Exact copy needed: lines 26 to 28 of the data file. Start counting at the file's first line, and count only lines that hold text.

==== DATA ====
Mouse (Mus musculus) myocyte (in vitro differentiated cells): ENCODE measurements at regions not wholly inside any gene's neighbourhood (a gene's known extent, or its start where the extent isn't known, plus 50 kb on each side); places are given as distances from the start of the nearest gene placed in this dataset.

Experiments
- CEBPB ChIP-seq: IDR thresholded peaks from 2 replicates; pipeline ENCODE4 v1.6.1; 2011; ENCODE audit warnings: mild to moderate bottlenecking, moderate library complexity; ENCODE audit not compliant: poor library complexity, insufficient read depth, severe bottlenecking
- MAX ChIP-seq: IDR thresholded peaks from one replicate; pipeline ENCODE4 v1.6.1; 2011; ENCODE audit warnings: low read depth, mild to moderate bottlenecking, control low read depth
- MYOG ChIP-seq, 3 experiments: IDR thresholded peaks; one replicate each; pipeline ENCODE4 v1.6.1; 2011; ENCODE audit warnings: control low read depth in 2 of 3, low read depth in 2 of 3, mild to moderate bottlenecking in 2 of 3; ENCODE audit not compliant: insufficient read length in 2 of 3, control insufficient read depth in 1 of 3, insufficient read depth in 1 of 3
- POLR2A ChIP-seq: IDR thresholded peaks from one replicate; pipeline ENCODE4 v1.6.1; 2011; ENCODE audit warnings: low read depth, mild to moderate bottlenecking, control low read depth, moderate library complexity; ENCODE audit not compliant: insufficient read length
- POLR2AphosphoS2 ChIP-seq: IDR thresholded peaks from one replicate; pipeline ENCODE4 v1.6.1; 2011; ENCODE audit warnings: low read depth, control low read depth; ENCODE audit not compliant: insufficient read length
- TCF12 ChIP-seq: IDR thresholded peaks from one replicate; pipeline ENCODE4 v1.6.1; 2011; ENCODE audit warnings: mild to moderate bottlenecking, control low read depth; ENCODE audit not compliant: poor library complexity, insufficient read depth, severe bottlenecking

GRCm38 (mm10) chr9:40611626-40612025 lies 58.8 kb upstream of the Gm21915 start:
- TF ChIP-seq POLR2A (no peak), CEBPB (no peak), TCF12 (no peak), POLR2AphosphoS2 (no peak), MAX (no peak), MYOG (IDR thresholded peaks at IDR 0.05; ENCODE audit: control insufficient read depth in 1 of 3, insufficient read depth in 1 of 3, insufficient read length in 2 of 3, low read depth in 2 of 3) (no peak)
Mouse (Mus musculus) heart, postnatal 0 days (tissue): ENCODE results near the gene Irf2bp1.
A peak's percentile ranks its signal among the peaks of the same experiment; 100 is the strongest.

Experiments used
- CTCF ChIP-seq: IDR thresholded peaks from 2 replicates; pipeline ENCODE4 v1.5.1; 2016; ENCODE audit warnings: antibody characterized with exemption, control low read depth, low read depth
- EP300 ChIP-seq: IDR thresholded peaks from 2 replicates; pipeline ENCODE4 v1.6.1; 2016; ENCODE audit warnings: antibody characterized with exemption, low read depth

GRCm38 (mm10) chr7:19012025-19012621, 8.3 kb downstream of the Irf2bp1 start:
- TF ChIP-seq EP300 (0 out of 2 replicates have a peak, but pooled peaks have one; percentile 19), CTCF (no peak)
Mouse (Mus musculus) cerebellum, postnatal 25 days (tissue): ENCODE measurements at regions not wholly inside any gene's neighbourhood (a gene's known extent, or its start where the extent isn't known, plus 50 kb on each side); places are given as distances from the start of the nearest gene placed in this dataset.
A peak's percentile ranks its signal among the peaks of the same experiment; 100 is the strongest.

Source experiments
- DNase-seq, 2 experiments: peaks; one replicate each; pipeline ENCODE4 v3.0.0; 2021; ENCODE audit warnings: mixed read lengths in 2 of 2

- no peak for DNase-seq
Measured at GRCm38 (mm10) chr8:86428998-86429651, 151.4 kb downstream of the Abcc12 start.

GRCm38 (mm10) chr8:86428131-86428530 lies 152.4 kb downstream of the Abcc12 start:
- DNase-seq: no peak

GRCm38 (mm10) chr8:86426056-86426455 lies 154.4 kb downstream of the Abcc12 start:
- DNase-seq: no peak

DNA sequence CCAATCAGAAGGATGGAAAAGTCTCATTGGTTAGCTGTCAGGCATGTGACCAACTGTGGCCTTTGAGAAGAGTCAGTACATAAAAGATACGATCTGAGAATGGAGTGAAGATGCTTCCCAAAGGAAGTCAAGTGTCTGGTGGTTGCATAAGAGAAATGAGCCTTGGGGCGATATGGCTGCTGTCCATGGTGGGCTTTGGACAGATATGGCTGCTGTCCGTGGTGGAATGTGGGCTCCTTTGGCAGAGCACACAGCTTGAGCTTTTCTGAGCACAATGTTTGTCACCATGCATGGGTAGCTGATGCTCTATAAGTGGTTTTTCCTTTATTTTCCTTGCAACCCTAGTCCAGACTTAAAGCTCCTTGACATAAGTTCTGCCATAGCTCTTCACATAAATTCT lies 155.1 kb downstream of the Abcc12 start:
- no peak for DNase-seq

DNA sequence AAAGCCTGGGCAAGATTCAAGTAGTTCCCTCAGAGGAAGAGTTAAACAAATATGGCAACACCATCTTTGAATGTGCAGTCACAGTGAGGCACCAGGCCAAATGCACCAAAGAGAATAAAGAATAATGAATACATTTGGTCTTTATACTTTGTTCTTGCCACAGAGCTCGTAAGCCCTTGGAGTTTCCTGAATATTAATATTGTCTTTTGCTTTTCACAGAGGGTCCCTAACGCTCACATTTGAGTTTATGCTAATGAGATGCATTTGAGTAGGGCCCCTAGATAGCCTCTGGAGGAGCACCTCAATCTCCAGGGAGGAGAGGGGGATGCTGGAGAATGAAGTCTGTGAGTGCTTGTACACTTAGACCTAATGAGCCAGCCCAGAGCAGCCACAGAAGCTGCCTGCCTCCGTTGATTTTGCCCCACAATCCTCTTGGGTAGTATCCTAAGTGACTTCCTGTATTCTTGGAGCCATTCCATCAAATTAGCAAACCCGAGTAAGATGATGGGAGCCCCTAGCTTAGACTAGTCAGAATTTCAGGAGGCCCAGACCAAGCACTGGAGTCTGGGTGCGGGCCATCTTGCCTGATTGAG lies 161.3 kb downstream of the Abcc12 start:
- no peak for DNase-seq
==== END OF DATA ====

GRCm38 (mm10) chr8:86426056-86426455 lies 154.4 kb downstream of the Abcc12 start:
- DNase-seq: no peak

DNA sequence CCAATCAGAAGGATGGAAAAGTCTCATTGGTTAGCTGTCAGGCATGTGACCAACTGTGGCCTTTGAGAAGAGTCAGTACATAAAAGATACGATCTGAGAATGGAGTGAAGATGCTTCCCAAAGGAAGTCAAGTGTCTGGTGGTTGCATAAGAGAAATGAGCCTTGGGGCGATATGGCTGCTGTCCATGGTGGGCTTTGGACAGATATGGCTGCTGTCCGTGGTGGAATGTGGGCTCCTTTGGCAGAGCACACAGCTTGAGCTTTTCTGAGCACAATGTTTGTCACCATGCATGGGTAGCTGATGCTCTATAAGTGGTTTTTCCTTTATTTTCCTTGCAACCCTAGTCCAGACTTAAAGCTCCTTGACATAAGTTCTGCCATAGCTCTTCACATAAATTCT lies 155.1 kb downstream of the Abcc12 start: